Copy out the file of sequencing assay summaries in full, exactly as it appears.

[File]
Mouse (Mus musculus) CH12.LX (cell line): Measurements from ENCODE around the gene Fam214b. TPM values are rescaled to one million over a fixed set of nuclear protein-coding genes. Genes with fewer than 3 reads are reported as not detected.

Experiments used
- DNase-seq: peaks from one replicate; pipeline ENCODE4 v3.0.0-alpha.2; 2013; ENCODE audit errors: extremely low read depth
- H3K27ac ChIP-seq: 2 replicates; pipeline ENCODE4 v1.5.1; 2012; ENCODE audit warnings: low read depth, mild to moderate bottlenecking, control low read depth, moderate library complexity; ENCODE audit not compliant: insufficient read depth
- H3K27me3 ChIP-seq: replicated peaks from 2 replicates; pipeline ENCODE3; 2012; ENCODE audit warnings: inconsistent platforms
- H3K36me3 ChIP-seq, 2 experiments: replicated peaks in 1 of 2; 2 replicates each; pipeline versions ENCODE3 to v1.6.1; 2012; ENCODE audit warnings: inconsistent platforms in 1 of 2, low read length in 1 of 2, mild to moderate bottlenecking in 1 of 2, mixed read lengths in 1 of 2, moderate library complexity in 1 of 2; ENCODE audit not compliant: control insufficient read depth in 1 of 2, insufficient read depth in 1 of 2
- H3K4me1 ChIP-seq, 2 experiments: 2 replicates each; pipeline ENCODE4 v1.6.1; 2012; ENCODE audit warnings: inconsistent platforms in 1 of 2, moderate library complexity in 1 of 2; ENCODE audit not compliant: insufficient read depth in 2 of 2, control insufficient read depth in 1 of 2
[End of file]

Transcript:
Mouse (Mus musculus) CH12.LX (cell line): Measurements from ENCODE around the gene Fam214b. TPM values are rescaled to one million over a fixed set of nuclear protein-coding genes. Genes with fewer than 3 reads are reported as not detected.

Experiments used
- DNase-seq: peaks from one replicate; pipeline ENCODE4 v3.0.0-alpha.2; 2013; ENCODE audit errors: extremely low read depth
- H3K27ac ChIP-seq: 2 replicates; pipeline ENCODE4 v1.5.1; 2012; ENCODE audit warnings: low read depth, mild to moderate bottlenecking, control low read depth, moderate library complexity; ENCODE audit not compliant: insufficient read depth
- H3K27me3 ChIP-seq: replicated peaks from 2 replicates; pipeline ENCODE3; 2012; ENCODE audit warnings: inconsistent platforms
- H3K36me3 ChIP-seq, 2 experiments: replicated peaks in 1 of 2; 2 replicates each; pipeline versions ENCODE3 to v1.6.1; 2012; ENCODE audit warnings: inconsistent platforms in 1 of 2, low read length in 1 of 2, mild to moderate bottlenecking in 1 of 2, mixed read lengths in 1 of 2, moderate library complexity in 1 of 2; ENCODE audit not compliant: control insufficient read depth in 1 of 2, insufficient read depth in 1 of 2
- H3K4me1 ChIP-seq, 2 experiments: 2 replicates each; pipeline ENCODE4 v1.6.1; 2012; ENCODE audit warnings: inconsistent platforms in 1 of 2, moderate library complexity in 1 of 2; ENCODE audit not compliant: insufficient read depth in 2 of 2, control insufficient read depth in 1 of 2